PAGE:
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At the Circulating Library

A Database of Victorian Fiction, 1837–1901

A Database of Victorian Fiction, 1837–1901

Title: The Home of Faith

Author and Title: Helen Dickens. The Home of Faith: A Novel

First Edition: London: C. J. Skeet, 1880. 3 volumes, post 8vo., 31s 6d.

Summary: The novel is set near Mosston, the "largest northern seaport town." Herbert Yelverton, a wealthy merchant, lives at his country estate "The Moat" with his wife and seven children. The eldest Dudley resides in India; Julia and Meggie live at home; and the debt-prone Bob works in his father's office. A daily governess Faith Lurgan looks after the three younger children: Gertrude, Bernard, and Cecil. As the narrator describes, Faith "was moderate in all things—expectations, appearance, temper, appetite—all save patience. Of that, Miss Lurgan had an immoderate supply." In youth, she and Dudley "loved innocently and sweetly" but his father demanded he marry a Jamaican heiress. When Dudley refuses, Yelverton disowned his son, and Dudley goes to India to seek a fortune. At a ball, Meggie meets Col. Burke Dundas: though he is a poor officer, he is heir to a title. The two fall in love. Yelverton refuses to let his daughter marry the poor Dundas; instead he wants Meggie to marry Mr. Kenney, an uncouth merchant. Dundas inexplicable breaks his engagement with Meggie‐later it is revealed that Yelverton told Dundas that Meggie accepted Kenney's proposal (though she never does). Soon after, Meggie learns of Dundas engagement with the beautiful and rich Ida Grant, the daughter of an English Jew (with hints he is a money-lender). Faith accompanies Meggie to London to see the wedding, an event that nearly drives Meggie to suicide. Six years pass. Yelverton goes bankrupt and dies of a stroke, leaving his family nearly penniless. Meggie takes a job as governesses for Lady Castleton, a fat, demented alcoholic, looked after by Miss Blacklock. Meggie suddenly meets Lord Castleton one day and discovers her employer is Dundas. He confesses to Meggie he married for money thinking she had accepted Kenney. His wife, once beautiful, has degenerated (with hints at a crude anti-semeticism cause). Meggie agrees to stay, for the child's sake. After a time, Lady Castleton succumbs to her addiction, Meggie marries Dundas, and Faith comes to Felton to be the governess. One night, a disheveled Ida Grant breaks into the house. Dundas reveals he locked his wife away in order to marry Meggie. The distraught Meggie leaves her husband to his first wife. The novel ends with the return of Dudley from India: on route, the ship catches fire and Dudley dies saving a blind boy. Faith and Meggie both remain tragically alone. (TJB)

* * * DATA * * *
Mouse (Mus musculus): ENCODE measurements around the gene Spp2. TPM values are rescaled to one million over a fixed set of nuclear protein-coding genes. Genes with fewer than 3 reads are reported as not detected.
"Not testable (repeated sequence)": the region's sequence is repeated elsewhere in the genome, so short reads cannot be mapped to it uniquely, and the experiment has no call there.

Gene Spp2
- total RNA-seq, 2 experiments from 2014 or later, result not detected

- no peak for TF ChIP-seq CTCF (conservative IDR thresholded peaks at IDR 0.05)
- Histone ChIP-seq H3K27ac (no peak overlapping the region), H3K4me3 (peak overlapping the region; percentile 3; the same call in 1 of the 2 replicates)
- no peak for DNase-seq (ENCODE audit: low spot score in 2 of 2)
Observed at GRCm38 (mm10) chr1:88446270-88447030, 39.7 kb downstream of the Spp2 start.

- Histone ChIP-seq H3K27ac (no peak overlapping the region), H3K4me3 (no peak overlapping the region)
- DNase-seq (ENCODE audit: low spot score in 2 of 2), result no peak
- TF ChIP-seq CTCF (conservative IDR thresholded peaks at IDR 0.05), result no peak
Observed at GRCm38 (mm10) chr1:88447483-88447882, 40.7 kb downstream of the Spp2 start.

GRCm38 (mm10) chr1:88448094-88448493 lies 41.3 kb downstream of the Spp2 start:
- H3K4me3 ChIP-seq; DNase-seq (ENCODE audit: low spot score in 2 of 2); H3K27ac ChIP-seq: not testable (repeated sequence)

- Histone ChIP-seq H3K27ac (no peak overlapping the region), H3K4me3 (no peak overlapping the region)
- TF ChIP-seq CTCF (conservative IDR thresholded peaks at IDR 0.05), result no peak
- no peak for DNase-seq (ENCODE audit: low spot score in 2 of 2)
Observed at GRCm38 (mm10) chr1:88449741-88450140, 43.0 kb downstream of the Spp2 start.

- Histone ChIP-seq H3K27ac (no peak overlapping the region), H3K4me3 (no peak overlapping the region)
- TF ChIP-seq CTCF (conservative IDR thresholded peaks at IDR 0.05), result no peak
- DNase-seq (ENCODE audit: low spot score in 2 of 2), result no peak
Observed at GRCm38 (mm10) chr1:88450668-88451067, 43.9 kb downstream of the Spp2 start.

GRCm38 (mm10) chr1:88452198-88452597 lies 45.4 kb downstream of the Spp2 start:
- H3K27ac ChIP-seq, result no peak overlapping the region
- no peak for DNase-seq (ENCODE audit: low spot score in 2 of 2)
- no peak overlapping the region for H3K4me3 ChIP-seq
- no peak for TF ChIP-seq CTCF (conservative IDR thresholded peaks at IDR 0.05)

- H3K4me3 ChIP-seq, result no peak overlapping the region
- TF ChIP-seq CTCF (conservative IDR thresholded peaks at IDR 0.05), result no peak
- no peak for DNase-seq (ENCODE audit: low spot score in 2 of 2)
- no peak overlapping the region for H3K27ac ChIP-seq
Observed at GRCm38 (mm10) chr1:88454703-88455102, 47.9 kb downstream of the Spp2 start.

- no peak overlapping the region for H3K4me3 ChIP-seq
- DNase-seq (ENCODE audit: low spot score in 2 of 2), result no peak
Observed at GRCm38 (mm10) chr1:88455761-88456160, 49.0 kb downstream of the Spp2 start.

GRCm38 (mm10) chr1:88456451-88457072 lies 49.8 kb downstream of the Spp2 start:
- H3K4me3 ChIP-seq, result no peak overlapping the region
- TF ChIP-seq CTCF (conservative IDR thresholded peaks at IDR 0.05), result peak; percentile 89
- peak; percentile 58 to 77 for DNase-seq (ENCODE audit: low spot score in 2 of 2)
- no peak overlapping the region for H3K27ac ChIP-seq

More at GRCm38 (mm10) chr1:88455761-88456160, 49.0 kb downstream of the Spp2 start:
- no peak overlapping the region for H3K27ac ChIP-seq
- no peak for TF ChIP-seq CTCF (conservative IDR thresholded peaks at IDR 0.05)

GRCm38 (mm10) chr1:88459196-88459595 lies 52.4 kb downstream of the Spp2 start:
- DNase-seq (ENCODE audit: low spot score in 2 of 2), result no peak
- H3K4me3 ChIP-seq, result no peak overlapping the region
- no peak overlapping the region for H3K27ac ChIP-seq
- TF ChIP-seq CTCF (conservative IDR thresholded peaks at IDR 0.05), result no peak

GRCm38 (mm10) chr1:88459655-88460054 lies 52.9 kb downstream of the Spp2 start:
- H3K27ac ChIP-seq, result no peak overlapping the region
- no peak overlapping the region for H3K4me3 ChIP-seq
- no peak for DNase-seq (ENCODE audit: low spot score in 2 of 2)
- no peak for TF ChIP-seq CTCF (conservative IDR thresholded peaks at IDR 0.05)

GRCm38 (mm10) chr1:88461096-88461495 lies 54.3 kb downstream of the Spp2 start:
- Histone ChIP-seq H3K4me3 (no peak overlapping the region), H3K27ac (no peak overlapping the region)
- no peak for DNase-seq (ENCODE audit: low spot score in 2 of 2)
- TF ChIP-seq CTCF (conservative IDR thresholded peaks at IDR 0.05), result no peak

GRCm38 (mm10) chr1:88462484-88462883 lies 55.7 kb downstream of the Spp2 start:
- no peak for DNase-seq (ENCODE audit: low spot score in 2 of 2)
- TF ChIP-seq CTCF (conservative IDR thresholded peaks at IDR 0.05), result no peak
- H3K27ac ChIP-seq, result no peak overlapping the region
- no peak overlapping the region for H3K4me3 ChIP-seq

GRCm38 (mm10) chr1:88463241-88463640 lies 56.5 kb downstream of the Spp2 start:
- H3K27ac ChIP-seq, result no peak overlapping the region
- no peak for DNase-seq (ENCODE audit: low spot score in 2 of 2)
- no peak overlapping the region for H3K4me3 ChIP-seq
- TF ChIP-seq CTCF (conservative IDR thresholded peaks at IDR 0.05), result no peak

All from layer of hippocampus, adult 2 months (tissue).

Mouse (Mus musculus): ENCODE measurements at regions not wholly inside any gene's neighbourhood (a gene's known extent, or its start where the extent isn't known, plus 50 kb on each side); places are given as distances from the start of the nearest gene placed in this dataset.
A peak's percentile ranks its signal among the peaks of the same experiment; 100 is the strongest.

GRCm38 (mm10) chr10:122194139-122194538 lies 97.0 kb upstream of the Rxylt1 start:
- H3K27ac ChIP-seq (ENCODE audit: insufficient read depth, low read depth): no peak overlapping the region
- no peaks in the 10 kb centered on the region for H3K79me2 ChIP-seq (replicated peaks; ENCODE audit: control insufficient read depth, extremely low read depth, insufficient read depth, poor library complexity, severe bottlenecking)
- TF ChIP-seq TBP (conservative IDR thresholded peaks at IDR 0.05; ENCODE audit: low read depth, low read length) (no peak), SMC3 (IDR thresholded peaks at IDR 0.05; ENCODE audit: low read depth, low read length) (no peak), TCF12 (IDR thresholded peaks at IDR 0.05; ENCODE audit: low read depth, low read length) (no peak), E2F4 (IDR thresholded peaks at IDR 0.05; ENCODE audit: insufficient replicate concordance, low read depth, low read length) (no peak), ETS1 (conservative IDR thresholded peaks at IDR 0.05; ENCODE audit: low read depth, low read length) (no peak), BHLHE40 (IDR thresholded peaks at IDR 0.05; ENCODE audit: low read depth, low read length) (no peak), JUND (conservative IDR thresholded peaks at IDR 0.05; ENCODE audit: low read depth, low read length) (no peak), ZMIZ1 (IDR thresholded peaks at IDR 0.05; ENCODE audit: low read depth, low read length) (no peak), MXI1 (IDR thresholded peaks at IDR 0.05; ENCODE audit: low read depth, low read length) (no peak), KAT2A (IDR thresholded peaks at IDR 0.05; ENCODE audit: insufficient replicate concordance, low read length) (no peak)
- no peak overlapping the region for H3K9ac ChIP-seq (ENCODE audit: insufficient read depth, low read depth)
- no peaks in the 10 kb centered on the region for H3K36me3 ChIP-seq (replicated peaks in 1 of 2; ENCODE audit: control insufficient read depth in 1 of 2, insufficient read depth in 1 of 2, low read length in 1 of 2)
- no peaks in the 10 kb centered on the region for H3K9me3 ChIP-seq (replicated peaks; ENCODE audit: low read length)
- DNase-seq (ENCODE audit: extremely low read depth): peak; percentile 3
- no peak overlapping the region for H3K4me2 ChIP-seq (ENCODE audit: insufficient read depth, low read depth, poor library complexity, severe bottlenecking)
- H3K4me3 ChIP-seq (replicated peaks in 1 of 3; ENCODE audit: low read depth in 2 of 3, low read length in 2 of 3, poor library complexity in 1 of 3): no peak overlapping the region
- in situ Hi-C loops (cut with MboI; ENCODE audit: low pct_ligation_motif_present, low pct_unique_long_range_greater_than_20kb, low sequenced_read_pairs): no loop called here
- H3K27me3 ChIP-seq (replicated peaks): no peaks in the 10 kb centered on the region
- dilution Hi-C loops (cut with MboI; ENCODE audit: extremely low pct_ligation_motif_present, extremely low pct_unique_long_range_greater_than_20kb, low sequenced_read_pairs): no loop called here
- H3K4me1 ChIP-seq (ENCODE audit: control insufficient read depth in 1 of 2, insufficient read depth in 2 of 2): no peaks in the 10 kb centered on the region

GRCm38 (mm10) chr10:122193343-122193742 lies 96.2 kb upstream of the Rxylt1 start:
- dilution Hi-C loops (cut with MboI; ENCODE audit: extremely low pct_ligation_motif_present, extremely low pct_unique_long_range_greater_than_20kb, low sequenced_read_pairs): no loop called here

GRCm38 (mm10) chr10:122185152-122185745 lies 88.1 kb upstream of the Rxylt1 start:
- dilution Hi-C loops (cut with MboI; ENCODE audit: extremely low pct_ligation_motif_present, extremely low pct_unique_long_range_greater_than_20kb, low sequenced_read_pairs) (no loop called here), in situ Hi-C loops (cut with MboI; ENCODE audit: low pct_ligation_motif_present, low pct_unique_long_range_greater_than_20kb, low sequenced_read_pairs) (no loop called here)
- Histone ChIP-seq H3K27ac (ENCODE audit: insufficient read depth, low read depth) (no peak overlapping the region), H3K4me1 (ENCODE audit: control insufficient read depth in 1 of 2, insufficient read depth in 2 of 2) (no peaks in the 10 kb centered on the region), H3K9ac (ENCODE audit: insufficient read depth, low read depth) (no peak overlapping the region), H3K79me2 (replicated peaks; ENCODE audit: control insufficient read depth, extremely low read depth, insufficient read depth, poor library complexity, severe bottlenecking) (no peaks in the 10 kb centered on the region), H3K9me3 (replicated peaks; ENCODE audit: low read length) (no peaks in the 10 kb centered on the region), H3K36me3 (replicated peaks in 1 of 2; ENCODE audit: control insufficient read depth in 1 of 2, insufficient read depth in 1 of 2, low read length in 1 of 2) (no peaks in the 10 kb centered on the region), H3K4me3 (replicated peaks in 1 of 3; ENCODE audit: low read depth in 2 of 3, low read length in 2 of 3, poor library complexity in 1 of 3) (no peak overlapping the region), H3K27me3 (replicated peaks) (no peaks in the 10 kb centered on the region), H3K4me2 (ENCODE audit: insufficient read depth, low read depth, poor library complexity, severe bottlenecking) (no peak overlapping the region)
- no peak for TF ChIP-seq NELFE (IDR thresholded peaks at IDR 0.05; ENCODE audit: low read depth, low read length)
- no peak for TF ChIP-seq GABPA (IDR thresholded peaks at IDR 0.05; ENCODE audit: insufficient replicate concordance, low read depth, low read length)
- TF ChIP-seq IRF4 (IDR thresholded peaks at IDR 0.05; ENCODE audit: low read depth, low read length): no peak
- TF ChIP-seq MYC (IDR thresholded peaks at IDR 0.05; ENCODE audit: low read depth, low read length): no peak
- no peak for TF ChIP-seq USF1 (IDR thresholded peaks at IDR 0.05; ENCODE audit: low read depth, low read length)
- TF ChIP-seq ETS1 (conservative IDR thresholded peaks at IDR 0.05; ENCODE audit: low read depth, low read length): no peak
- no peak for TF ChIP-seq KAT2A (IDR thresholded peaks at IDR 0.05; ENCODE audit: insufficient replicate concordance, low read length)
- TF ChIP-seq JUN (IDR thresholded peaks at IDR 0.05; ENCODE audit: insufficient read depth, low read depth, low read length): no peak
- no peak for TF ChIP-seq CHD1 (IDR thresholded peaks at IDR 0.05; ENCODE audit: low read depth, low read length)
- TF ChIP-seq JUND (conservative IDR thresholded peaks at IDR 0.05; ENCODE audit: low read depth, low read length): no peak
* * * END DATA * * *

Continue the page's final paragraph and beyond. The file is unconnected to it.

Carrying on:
References: BL; EC


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